Check what you can do if your landlord has given you a ‘section 21’ eviction notice.

Speak to your landlord

You can often get your problem solved quickly by speaking to your landlord first. Explain what you’re unhappy about and ask them to sort out the problem.

Take someone with you for support when you speak to your landlord if you feel it will help you. If you don't want to speak to them face to face or on the phone you could email.

Before discussing the problem you should:

  • note down everything you want to say - you can refer to your notes during your conversation or put them in an email

  • Contact your nearest Citizens Advice to discuss the situation - they can check your legal rights and help you speak to your landlord 

You can find your landlord's name and contact details (including their address) on your tenancy agreement or your rent book. Ask your landlord or their agent for example, a family member that manages the property for the details if you can’t find them. They have to give them to you.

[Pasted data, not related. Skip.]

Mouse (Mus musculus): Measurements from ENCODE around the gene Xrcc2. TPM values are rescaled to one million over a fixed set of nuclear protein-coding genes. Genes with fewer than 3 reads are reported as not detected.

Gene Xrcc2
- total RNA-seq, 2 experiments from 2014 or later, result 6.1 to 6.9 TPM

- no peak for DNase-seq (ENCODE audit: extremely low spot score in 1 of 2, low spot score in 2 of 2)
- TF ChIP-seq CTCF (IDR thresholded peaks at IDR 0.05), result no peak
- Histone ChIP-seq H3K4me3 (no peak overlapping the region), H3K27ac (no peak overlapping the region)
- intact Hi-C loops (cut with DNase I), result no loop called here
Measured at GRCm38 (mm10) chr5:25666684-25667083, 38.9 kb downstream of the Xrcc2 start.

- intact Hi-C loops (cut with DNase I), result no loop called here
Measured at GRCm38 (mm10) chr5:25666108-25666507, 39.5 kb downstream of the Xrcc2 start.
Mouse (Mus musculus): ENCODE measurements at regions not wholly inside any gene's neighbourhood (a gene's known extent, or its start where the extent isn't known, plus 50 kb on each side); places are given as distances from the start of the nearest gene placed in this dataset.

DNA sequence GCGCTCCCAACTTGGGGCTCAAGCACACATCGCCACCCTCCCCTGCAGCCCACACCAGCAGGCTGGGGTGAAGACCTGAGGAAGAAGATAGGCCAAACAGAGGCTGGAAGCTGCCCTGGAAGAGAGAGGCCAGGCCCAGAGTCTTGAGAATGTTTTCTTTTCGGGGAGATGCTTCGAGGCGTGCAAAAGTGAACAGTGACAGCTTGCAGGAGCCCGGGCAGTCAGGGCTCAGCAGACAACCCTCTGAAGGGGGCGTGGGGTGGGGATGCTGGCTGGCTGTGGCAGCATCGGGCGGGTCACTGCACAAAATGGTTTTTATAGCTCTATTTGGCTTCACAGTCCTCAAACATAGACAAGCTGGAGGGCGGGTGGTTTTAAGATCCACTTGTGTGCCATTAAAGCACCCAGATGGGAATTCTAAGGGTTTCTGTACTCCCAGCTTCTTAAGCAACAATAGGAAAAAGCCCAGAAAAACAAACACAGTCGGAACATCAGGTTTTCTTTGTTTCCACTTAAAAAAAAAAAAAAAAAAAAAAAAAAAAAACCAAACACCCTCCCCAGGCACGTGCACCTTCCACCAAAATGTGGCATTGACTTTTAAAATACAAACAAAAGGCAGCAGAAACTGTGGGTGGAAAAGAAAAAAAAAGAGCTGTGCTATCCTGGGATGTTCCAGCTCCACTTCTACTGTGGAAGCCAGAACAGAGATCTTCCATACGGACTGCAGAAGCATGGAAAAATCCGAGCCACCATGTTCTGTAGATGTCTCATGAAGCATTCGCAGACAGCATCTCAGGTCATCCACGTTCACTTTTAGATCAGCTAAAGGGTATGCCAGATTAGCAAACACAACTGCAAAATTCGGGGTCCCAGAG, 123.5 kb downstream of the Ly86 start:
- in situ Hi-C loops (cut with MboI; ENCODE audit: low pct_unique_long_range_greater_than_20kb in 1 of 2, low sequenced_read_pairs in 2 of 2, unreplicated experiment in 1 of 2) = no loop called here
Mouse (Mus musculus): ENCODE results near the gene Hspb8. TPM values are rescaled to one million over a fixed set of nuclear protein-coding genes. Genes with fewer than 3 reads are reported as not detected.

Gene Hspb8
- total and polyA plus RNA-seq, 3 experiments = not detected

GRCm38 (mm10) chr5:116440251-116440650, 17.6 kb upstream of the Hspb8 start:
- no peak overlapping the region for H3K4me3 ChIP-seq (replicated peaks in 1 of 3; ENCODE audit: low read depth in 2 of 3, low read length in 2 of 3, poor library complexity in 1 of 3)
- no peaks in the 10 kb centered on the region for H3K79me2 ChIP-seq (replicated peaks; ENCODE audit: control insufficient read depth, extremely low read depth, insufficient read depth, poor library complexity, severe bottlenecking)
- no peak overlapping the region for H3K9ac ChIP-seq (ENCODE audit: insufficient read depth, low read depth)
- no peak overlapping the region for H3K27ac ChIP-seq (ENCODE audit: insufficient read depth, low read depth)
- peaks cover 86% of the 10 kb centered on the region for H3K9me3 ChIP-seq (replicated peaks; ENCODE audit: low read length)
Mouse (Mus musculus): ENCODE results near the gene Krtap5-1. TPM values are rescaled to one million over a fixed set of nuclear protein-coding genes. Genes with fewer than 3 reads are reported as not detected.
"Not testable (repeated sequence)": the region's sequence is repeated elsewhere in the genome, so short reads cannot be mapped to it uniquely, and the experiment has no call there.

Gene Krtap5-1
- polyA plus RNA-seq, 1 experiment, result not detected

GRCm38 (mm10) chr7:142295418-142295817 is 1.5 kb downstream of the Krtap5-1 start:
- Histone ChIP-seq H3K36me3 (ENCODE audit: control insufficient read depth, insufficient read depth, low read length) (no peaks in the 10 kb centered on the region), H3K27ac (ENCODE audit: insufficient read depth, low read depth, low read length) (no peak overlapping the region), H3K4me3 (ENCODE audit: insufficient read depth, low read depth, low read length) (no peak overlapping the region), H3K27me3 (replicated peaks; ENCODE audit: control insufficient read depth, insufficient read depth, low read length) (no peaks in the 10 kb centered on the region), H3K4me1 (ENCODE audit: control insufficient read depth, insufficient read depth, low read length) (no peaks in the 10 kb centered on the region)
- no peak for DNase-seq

Contact your nearest Citizens Advice for help if you can't get your landlord's contact details.


If speaking to your landlord doesn't help 

There are steps you can take to complain if your problem isn’t solved by speaking to or emailing your landlord.

Step 1: make a formal complaint  

You can make a formal complaint by writing a letter to your landlord.

Explain your problem and what you want them to do to solve it. Tell them what rights you have and what you think they should have done.

Talk to an adviser at your nearest Citizens Advice to find out what rights you have. For example they can tell you if your landlord has do certain repairs or help you check if you’ve been discriminated against.

Make sure your complaint letter is clear and includes evidence.